As a high-school student, I’d like to applaud the attempt at raising the tobacco-buying age [“Raise tobacco-buying age to 21, county boards asks Legislature,” Local News, April 23].
It’s supported by Pat Godfrey’s story: Even after quitting smoking, he still got cancer years later. Knowing this is very common, we need to make a push to stop this. One of the ways we can stop this is by raising the smoking age to 21. Students now are falling into bad habits such as smoking, drinking and partying. Making smoking less accessible to teens could lower the rates of other bad habits.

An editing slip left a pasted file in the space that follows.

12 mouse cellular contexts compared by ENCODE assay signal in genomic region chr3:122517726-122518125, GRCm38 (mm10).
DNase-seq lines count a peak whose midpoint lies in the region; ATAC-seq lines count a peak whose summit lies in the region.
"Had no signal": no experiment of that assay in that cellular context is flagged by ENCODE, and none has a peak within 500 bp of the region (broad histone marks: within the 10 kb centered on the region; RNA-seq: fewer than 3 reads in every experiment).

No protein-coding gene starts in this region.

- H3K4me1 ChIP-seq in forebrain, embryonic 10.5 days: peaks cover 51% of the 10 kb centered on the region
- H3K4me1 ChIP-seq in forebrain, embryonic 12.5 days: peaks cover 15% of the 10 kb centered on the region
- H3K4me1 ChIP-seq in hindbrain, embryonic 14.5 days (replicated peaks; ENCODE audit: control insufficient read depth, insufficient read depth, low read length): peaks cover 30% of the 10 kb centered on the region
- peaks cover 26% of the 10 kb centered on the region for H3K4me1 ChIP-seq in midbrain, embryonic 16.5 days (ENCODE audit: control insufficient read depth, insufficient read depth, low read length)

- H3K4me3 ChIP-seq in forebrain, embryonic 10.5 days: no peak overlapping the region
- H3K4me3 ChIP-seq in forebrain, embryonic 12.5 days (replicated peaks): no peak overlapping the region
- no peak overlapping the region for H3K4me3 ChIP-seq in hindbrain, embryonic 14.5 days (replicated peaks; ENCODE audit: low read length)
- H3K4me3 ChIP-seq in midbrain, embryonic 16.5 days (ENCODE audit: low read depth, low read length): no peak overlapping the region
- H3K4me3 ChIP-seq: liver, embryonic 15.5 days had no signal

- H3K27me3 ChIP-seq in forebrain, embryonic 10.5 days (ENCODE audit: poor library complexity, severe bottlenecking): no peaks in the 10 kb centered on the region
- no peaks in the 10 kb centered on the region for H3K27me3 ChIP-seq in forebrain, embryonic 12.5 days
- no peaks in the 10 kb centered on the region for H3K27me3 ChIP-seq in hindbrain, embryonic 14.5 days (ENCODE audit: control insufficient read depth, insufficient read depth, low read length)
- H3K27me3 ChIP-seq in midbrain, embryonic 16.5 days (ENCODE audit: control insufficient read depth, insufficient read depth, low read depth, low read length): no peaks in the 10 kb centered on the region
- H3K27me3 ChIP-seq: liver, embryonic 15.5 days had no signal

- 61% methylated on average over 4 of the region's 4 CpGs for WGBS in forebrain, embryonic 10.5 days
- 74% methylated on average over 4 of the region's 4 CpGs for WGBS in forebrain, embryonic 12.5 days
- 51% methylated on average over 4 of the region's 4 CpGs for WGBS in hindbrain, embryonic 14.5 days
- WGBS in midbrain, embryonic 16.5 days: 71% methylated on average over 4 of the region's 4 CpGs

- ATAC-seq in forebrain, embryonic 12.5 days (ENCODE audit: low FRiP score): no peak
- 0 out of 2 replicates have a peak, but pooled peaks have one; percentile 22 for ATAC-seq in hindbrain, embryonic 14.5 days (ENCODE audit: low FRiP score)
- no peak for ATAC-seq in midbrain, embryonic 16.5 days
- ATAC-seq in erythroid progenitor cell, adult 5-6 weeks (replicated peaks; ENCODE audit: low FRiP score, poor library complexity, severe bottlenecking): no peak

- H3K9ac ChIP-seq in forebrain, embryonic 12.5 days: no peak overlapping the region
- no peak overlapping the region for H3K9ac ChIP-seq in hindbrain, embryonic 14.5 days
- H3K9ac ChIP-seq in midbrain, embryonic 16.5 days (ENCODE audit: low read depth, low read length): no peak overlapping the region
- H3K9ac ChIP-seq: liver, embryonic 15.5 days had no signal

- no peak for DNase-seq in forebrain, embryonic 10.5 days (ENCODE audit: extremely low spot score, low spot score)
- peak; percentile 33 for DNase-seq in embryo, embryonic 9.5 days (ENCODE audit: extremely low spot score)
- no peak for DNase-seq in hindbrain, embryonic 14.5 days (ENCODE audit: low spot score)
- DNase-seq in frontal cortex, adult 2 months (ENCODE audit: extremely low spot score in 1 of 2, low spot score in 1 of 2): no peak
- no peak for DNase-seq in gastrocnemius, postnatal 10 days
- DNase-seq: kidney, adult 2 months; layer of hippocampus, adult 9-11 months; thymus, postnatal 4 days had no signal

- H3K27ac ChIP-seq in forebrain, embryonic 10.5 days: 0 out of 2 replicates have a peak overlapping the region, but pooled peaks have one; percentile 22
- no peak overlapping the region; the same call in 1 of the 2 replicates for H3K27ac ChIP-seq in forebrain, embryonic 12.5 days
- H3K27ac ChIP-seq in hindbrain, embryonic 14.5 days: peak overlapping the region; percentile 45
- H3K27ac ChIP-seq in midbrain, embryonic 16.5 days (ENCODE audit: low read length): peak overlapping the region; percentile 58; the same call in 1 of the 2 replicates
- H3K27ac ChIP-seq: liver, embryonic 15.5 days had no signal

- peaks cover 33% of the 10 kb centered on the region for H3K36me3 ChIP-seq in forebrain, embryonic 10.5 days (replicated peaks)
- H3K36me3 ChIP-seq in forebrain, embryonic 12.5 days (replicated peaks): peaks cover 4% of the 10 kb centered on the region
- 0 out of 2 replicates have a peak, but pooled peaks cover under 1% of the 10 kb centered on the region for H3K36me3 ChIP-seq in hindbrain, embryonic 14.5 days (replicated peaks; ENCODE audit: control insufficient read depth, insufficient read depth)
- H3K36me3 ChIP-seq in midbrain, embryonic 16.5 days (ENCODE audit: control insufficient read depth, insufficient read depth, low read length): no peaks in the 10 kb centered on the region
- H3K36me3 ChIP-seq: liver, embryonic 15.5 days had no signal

I’d personally like to take this a step further by suggesting that all high schools offer help to teens who have smoking addictions. This help can goes as far as classes and counseling to these students, or just showing them what the results of smoking can lead to, such as cancer, bad breath and lower life expectancy. By doing these things, hopefully we can ensure teen smoking rates are cut in half, or completely stopped.
By stopping smoking in teens, we could not only reduce the death rate, but we could also reduce the cancer rates, and much more.
With the tobacco-buying age raised to 21, if students do happen to start smoking, we can at least give them a few more years to understand the effects of smoking. We need to make an effort to raise the smoking age, and this is how we start.
Logan Johnson, Everett